Additional information obtained by Sunday Newsday indicates that Clico’s monies were used to fund “unsuitable and high risk” projects in pursuit of Duprey’s personal global ambitions, including real estate projects in Florida. These transactions are said to be the Capri Project, Palazzo Las Olas, the Merrick Park Project and The Wellington preserve Project and Clico was reported to have provided primary financing between 2001 to 2009.

Additionally, it has been alleged that Clico’s monies were used to invest in other unsuccessful Florida property ventures at Palazzo Las Olas, Wellington Preserve and Merrick Park, resulting in losses to the company.

The Central Bank and Clico’s lawsuit spoke of the operation of two types of Ponzi schemes by using Clico’s “today’s premiums to pay yesterday’s obligations.”

CL Financial was described as having increasingly become “a behemoth built on debt” while another subsidiary Clico Investment Bank (CIB) was “rumoured to be a basket case, but has been for years.” The insurance giant — which has over 100,000 individual clients, 450 group health and life clients, 180 group pension plan clients and 14,000 pensioners — was said to be periodically unable to pay its debts, including being unable to meet its obligations to policyholders in full.

The Central Bank and the Government were forced to take control of the conglomerate and its banking and insurance subsidiaries in January 2009, after Duprey sought a bailout when Clico and CIB’s liquidity problems were made public.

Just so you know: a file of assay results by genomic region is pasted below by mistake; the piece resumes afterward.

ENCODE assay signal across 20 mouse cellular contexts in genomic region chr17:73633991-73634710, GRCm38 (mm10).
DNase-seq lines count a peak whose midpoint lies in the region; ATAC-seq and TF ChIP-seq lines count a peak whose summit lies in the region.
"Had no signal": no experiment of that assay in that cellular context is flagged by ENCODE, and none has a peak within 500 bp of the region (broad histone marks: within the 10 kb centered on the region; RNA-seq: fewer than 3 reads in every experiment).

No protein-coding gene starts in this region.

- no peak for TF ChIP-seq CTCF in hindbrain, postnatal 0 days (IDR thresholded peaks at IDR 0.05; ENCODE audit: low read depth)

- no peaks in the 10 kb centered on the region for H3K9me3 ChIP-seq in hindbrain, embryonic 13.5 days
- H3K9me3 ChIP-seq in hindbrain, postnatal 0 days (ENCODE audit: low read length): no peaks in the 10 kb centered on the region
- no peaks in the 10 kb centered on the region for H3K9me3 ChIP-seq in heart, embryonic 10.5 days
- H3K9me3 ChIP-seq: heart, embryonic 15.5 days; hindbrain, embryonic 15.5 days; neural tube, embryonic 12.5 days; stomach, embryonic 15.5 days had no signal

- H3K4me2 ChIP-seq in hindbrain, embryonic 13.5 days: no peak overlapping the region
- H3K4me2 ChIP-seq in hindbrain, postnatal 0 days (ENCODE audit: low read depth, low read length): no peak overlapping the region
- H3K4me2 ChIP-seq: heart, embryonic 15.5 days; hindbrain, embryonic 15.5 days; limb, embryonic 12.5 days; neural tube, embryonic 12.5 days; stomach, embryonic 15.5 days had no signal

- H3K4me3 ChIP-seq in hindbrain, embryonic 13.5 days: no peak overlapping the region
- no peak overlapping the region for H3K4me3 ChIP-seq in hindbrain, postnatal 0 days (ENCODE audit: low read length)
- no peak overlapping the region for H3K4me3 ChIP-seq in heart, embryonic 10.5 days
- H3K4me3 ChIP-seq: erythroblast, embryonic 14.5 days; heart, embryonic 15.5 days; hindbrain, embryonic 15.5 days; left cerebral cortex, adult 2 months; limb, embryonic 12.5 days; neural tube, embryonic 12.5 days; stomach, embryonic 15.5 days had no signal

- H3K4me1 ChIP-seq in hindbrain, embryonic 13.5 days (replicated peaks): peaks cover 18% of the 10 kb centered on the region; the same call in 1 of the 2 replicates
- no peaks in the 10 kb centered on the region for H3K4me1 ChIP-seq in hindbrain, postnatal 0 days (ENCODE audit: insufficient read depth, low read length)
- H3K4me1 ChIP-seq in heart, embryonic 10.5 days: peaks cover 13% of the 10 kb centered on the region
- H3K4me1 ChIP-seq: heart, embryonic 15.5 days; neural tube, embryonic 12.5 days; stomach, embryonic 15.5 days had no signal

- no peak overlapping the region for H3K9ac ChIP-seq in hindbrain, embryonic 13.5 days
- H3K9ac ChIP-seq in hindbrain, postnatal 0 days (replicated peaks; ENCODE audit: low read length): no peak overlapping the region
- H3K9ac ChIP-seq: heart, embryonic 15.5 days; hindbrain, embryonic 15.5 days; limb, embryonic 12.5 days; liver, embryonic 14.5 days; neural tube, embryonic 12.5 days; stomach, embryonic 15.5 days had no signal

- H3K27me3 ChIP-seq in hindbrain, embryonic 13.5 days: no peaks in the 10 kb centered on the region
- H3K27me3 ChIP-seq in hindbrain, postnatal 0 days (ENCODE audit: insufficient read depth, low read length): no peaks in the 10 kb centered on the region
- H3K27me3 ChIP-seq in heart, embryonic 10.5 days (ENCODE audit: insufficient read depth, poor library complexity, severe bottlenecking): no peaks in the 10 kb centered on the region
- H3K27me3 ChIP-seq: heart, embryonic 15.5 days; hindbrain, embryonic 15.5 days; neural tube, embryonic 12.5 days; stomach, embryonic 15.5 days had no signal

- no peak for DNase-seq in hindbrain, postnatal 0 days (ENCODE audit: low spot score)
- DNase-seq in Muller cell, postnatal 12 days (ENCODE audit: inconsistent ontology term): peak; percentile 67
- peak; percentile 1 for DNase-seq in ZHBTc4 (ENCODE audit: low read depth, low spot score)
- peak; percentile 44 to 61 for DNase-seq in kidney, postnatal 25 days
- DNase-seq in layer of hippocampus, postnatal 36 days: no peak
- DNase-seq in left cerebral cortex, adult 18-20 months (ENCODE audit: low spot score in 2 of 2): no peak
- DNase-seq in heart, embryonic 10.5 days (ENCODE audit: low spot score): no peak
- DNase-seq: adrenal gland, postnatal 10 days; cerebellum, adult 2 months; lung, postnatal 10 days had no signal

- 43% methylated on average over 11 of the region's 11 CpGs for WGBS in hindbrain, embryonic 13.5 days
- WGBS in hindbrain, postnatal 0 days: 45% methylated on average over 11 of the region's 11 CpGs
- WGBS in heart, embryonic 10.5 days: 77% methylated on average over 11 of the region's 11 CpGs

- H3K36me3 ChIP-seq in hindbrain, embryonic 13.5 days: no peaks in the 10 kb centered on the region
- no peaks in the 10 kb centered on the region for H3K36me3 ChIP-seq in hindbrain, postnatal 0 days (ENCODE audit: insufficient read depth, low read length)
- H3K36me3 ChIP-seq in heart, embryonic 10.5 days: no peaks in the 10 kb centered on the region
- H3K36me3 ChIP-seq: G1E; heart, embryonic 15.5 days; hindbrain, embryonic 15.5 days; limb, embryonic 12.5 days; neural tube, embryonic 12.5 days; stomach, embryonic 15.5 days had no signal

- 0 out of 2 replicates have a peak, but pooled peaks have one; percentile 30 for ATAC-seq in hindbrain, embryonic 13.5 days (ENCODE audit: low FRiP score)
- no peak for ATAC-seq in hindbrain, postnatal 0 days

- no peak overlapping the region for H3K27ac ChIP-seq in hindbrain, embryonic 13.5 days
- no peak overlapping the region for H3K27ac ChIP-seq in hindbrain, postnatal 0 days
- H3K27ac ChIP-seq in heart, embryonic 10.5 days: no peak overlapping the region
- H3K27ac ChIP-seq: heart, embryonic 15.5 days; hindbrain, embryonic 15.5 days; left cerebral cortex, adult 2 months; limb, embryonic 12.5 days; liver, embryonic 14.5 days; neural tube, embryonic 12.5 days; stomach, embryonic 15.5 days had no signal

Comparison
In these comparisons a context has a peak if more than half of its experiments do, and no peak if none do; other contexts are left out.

It almost immediately faced a slew of policyholder lawsuits stemming from its inability to pay claims as they fell due. The prized Clico was said to be weighed down with policyholders’ liabilities of more than $12 billion.

At that time CL Financial controlled over $100 billion of assets in at least 72 companies in 32 countries throughout the region and the world and its financial interests covered several industry sectors including banking and financial services, energy, real estate, manufacturing and distribution.

In the months following its bailout, the financially-stricken Clico reportedly sucked up more than $5 billion in taxpayers’ money. According to the statement of case, in 2008, the Central Bank determined that Clico’s statutory fund (at December 31, 2007) was in deficit by $616,729,110.